Using the Tuition and Fees Deduction, you may be able to deduct higher education expenses for yourself, your spouse or your dependent on your federal income tax return. Depending on your income, the Tuition and Fees Deduction can reduce the amount of your income subject to tax by up to $4,000. According to the IRS, you will not be eligible to take advantage of the Tuition and Fees deduction if any of the following apply: • Your filing status is married filing separately. • Another person can claim an exemption for you as a dependent on his or her tax return. • Your modified adjusted gross income (MAGI) is more than $80,000 ($160,000 if filing a joint return). • You were a nonresident alien for any part of the year and did not elect to be treated as a resident alien for tax purposes. • You or anyone else claims an education credit for expenses of the student for whom the qualified education expenses were paid. For more information, visit the IRS website at
  • What is the Student Loan Interest Deduction?

    You may qualify for a tax deduction of up to $2,500 just for paying your student loans. The Student Loan Interest Deduction allows you to deduct up to $2,500 of student loan interest paid during the year. Interest paid on loans you received for your spouse’s or child’s education may also be deducted. This deduction is available regardless of whether you itemize deductions on your federal tax return. According to the IRS, to claim the Student Loan Interest Deduction you must meet the following criteria:• You must have been enrolled at least half time in a degree granting program during the time of the loan.• Your modified adjusted gross income (MAGI) is less than $75,000 ($150,000 if filing a joint return)• You are not being claimed as a dependent on your parent’s tax return For more information, visit the IRS website at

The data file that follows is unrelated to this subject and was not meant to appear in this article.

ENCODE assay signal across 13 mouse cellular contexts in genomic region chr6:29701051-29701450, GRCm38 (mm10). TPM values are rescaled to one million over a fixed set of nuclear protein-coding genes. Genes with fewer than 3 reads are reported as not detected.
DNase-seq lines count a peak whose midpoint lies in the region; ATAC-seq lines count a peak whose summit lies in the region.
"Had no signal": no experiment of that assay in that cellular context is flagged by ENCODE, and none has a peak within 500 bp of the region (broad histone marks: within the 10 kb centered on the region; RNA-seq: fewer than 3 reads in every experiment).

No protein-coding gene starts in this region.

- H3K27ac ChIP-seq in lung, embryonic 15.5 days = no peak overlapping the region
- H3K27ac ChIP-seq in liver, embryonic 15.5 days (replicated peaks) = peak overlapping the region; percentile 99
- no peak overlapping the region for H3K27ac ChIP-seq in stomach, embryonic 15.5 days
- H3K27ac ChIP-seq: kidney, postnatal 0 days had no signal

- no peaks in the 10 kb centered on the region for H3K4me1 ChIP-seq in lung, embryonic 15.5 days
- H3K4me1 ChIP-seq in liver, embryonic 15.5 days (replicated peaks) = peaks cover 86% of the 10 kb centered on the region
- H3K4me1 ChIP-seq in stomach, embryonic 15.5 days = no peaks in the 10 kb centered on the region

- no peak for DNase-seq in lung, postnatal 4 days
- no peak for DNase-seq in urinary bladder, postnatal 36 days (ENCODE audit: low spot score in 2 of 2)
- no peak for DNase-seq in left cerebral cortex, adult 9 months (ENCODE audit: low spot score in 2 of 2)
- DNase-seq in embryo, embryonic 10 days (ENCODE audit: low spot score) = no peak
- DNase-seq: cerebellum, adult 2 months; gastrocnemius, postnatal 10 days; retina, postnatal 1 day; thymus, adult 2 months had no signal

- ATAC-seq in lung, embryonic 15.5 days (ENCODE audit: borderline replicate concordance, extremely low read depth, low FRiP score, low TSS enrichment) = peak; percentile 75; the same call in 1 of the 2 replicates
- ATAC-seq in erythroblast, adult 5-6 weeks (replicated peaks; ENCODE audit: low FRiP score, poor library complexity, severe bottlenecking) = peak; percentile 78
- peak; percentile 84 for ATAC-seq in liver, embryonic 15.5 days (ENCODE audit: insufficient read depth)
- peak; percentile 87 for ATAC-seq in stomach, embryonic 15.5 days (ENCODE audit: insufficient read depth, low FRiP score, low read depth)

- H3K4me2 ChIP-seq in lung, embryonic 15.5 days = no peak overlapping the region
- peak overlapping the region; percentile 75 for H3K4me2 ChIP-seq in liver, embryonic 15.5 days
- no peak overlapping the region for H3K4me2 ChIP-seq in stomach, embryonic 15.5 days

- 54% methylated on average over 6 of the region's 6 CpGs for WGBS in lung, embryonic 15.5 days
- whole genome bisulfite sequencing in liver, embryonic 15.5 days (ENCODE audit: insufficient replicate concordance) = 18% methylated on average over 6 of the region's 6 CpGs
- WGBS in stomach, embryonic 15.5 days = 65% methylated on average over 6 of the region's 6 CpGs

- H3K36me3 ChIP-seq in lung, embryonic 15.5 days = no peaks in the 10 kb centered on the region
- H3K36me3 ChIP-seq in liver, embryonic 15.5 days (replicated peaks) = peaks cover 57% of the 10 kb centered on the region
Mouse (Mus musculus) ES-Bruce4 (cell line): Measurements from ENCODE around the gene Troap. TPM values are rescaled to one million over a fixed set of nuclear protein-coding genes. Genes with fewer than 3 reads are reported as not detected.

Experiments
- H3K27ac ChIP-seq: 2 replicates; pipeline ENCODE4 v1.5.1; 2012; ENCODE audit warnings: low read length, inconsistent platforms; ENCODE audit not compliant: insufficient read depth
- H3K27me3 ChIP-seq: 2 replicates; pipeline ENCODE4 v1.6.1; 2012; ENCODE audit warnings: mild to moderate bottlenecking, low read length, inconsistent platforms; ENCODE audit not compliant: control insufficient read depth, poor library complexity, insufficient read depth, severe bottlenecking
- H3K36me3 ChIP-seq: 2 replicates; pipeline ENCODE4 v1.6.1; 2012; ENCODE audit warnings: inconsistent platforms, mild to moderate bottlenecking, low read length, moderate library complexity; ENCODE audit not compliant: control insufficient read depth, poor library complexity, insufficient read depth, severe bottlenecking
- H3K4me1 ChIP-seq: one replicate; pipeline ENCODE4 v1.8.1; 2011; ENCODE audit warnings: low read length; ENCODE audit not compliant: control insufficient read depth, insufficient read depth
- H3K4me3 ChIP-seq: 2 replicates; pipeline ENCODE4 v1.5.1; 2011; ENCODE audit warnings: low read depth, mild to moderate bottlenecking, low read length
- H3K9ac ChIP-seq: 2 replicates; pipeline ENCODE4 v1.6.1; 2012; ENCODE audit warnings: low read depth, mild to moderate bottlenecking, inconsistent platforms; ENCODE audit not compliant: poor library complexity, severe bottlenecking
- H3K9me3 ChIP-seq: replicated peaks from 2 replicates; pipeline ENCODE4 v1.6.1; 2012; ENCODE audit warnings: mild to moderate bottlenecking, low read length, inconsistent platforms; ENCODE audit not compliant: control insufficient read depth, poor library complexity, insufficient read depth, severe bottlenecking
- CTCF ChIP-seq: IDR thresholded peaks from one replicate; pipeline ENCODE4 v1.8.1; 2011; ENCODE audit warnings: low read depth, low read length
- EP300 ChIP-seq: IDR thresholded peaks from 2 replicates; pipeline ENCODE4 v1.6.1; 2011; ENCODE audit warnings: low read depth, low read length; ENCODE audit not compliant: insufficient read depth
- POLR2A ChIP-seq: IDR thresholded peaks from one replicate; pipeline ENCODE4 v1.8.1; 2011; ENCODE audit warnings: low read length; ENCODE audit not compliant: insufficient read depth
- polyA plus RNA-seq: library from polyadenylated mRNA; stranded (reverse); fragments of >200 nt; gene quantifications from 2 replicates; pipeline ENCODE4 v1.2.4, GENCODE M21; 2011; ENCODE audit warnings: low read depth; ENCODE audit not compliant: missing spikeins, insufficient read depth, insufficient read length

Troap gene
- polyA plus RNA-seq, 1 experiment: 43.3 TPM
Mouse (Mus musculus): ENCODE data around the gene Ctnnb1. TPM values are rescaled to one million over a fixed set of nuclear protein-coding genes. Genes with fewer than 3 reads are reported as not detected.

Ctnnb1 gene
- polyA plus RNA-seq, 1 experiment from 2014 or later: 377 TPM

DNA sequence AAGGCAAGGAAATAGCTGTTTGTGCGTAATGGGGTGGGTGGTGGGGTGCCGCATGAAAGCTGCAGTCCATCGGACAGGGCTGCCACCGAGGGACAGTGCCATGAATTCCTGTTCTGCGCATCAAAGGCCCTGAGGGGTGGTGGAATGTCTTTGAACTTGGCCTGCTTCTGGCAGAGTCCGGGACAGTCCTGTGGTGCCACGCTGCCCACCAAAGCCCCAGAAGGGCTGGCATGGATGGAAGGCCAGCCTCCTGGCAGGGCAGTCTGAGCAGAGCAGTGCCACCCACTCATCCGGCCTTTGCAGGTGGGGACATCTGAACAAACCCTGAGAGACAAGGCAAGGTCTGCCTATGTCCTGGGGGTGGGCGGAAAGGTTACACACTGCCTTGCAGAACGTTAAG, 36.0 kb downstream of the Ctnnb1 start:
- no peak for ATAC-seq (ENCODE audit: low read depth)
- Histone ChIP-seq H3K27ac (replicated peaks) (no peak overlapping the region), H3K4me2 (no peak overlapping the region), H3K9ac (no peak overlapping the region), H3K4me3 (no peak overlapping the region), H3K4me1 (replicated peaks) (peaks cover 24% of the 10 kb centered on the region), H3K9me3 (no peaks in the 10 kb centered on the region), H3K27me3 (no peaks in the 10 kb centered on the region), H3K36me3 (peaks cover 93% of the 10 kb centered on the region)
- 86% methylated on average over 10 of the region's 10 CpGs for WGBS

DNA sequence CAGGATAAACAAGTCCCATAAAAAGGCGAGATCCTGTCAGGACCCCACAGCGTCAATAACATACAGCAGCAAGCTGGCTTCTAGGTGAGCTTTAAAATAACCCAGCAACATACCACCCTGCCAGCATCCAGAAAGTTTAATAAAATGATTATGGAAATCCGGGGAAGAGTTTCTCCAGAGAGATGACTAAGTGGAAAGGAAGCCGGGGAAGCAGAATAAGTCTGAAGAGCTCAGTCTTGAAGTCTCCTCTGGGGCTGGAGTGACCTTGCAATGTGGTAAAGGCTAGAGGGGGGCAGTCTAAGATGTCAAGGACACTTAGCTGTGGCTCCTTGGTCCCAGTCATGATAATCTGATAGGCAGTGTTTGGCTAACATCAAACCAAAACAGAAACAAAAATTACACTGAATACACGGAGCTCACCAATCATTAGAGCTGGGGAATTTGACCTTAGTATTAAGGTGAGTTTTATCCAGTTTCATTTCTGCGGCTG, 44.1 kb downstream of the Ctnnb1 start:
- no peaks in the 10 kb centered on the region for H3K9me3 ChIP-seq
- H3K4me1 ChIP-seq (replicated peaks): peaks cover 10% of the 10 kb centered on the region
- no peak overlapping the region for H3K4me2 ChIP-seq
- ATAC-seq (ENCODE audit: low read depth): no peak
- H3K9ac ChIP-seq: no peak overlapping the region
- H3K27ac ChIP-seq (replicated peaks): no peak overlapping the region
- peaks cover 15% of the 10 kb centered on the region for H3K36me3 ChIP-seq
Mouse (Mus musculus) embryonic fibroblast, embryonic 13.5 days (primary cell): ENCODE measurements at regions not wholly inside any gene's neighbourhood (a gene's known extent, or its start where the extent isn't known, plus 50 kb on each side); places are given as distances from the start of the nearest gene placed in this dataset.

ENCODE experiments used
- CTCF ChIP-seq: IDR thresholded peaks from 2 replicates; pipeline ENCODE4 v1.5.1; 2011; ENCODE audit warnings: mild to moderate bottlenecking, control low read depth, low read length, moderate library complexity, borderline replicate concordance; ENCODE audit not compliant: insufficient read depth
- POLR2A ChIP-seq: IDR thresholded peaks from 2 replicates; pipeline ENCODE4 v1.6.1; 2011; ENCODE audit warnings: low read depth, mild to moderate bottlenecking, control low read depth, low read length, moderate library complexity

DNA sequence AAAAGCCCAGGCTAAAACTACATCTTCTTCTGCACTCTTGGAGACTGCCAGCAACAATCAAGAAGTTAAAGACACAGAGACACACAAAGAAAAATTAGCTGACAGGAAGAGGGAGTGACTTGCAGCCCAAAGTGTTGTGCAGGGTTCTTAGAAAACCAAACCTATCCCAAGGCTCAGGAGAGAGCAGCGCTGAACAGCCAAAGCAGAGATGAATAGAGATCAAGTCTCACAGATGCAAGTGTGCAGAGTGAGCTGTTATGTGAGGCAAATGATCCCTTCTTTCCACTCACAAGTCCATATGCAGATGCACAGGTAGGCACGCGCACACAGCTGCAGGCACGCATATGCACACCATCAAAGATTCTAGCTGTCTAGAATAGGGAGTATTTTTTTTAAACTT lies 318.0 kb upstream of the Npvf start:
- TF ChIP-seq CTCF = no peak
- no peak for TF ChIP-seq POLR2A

• What is the Coverdell Education Savings Account?

    The Coverdell Education Savings Account (ESA) helps parents and students save for education. It can be used to pay for a student’s post-secondary or K-12 education expenses. Contributions to a Coverdell ESA are limited to $2,000 per year for taxpayers with a modified adjusted gross income (MAGI) of less than $110,000 ($220,000 if filing a joint return). Coverdell ESA deposits grow tax free until distributed. However, the beneficiary will not owe tax on the distributions if they are less than a beneficiary’s qualified education expenses at an eligible institution. This benefit applies to qualified higher education expenses as well as to qualified elementary and secondary education expenses. For more information, visit the IRS website at
  • What is a 529 College Savings Plan?

    A 529 College Savings Plan allows parents to save for college costs. Contributions and earnings grow tax-free and distributions are not federally taxed as long as they are used for qualified higher education expenses. Under some plans, earnings may also grow tax free from state income tax. There is no income limit for contributors. For more information about 529 College Savings Plans, please check with your financial planner or tax professional. Or, visit the IRS website at